Also, it’s kind of difficult to argue that the same movie production that made CGI fireballs, mutant wolves, and the fanciest of facial hairs couldn’t cough up the money or talent for the illusion of a physical disability that would mostly have been hidden under a pants leg anyway.

1 out of 5 Americans have a disability. This is definitely not reflected in entertainment media. Though, given The Hunger Games film’s track record of exclusion it is not that unexpected.

Reblogged from chonklatime  189 notes

madeoflightning:

Can everyone stop talking about Katniss being ‘white-washed’? Good lord, White people can be ‘olive-skinned’ too you know.

chonklatime:

Y’know what?  When Hollywood starts opening up leading roles to POC, when casting calls stop requesting people who are, “Nice looking, friendly, Not too dark, when mixed race individuals can be mixed in the movies and not be shoved into one category or the other, when metropolitan areas like New York and Los Angeles are no longer depicted as being overwhelmingly white when they’re overwhelmingly NOT, and when any kid, regardless of race, can go to the movies and actually see themselves on the screen?  THEN I’ll stop talking about white-washing.

Reblogged from hamiltonkitty  171 notes

Pretty Upset About Rue and Thresh

hamiltonkitty:

racebending:

joamette:

Hmm…I think that, in some ways, the ‘magical negro’ trope isn’t so much the result of stereoyping, btu the inevitable result of POC being cast in supporting roles.

In most story structures, every event relates back to the main character and the main plot.  Other characters are defined by their relation to the protagonist: the love interest, the mentor, the rival, the best friend. This is unavoidable. Good writers should create characters that are rich and complex, but a secondary character can’t go off and do their own thing in the middle of the protagonist’s story.  Their motivations, goals, etc. must be played down for the sake of keeping focus. Their relationship to the protagonist will almost always be their most important relationship.

  So, what do you do if you want to add a black character to a story for ‘diversity’, but you don’t want to make them the main character or love interest? And you don’t want to make them the antagonist, either, because you don’t want to be racist? You shove them into the role of helper to the white protagonist, like the sassy black girlfriend, or the wise black mentor.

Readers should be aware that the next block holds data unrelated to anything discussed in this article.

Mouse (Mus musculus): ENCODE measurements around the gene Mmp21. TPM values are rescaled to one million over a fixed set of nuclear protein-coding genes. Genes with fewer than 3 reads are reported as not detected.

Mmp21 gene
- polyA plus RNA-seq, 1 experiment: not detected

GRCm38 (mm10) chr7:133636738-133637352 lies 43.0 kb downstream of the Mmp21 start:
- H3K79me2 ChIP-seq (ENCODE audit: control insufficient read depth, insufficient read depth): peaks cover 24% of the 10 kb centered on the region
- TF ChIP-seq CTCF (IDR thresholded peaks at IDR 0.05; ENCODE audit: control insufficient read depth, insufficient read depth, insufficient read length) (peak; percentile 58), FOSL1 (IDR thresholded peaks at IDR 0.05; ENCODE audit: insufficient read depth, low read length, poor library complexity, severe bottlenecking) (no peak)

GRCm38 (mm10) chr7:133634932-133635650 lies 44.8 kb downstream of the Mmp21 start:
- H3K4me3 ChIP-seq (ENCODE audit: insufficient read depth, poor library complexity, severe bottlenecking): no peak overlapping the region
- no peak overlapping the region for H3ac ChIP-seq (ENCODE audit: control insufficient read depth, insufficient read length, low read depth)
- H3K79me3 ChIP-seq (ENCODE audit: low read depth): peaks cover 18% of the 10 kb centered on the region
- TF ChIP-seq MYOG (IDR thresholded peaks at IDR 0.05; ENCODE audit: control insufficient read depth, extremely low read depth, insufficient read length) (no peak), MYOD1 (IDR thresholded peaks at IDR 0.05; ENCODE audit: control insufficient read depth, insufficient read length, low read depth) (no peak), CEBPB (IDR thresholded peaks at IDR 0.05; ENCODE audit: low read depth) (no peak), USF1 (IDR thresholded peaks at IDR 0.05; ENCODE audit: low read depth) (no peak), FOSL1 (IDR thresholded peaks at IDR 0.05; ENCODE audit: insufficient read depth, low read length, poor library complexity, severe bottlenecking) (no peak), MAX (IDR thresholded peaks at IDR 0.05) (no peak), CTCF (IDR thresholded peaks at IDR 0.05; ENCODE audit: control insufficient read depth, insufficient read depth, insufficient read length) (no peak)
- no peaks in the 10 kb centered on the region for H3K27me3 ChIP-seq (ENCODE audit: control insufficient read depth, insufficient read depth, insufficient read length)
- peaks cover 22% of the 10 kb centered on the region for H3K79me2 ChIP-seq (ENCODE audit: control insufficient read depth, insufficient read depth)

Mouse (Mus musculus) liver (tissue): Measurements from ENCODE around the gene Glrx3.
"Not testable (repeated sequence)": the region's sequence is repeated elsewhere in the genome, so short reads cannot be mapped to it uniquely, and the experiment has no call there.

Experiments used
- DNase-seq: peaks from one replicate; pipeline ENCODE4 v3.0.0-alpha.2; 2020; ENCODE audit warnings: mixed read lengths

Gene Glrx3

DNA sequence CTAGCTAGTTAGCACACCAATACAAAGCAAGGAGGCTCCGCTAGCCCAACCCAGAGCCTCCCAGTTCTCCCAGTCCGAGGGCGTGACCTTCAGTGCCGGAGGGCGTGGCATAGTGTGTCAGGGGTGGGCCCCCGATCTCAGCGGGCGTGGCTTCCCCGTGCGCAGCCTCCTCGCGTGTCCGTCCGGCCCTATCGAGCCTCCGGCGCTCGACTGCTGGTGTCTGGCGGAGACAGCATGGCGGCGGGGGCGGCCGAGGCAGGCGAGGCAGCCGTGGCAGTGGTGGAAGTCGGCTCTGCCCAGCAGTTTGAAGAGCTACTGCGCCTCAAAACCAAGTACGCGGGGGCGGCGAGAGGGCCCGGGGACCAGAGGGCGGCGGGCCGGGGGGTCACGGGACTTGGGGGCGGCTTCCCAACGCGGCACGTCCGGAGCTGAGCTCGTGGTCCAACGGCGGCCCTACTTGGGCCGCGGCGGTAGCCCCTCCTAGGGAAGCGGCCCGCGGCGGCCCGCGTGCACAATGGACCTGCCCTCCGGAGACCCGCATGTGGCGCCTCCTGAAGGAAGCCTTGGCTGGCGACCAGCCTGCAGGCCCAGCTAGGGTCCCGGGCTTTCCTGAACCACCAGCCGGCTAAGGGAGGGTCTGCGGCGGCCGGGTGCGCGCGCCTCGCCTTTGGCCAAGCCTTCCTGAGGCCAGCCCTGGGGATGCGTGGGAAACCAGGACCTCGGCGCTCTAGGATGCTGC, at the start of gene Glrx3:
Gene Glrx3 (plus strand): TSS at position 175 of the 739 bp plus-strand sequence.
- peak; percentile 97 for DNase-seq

In my view, the problem isn’t that there is something inherently wrong with a black secondary character existing to aide a white protagonist. Many if not most secondary characters who are ‘good’ earn their place in the plot through assisting the protagonist and existing as a foil for the primary story line.  The problem is that black characters are constantly thrown into these roles for the sake of ‘diversity’, but rarely get their own stories, where, perhaps, a white person is playing the wise mentor or best friend  They’re always assigned to the secondary, support position.

bolded for emphasis

Reblogged from shesawtheblog  171 notes

Pretty Upset About Rue and Thresh

joamette:

Alright, here Tumblr, it’s my turn to wank about The Hunger Games after having just read the whole first book yesterday.If you haven’t read it already, expect spoilers, or for some things not to make sense to you.

I’m pretty upset about the characters Rue and Thresh. No, I’m not one of the assholes from Twitter with panties all in a twist over the fact that they are being played by black actors. Of course they are being played by black actors - the characters are black in the book, being described as having “dark brown skin” and “dark thick hair.”

I’m upset because Rue and Thresh, the only characters in the The Hunger Games who are explicitly described as dark-skinned people, are textbook examples of the Magical Negro trope. Click the link for a brief explanation of what that means if you aren’t familiar with the racist archetype.

First of all, let’s take a look at Rue and the role she plays in THG. She is a slight, pre-teen girl whose strengths are tree-climbing, stealth, and knowledge of edible and medicinal plants. Every single one of her strengths and character traits is tailored to advance Katniss through the plot.

Aside from the initial mentions establishing her existence and foreshadowing her plot importance, Rue’s first true appearance in THG comes at the exact moment that Katniss is stuck in a tree surrounded by enemies, and she only survives the encounter thanks to Rue’s observation about the genetically-altered wasps’ nest above.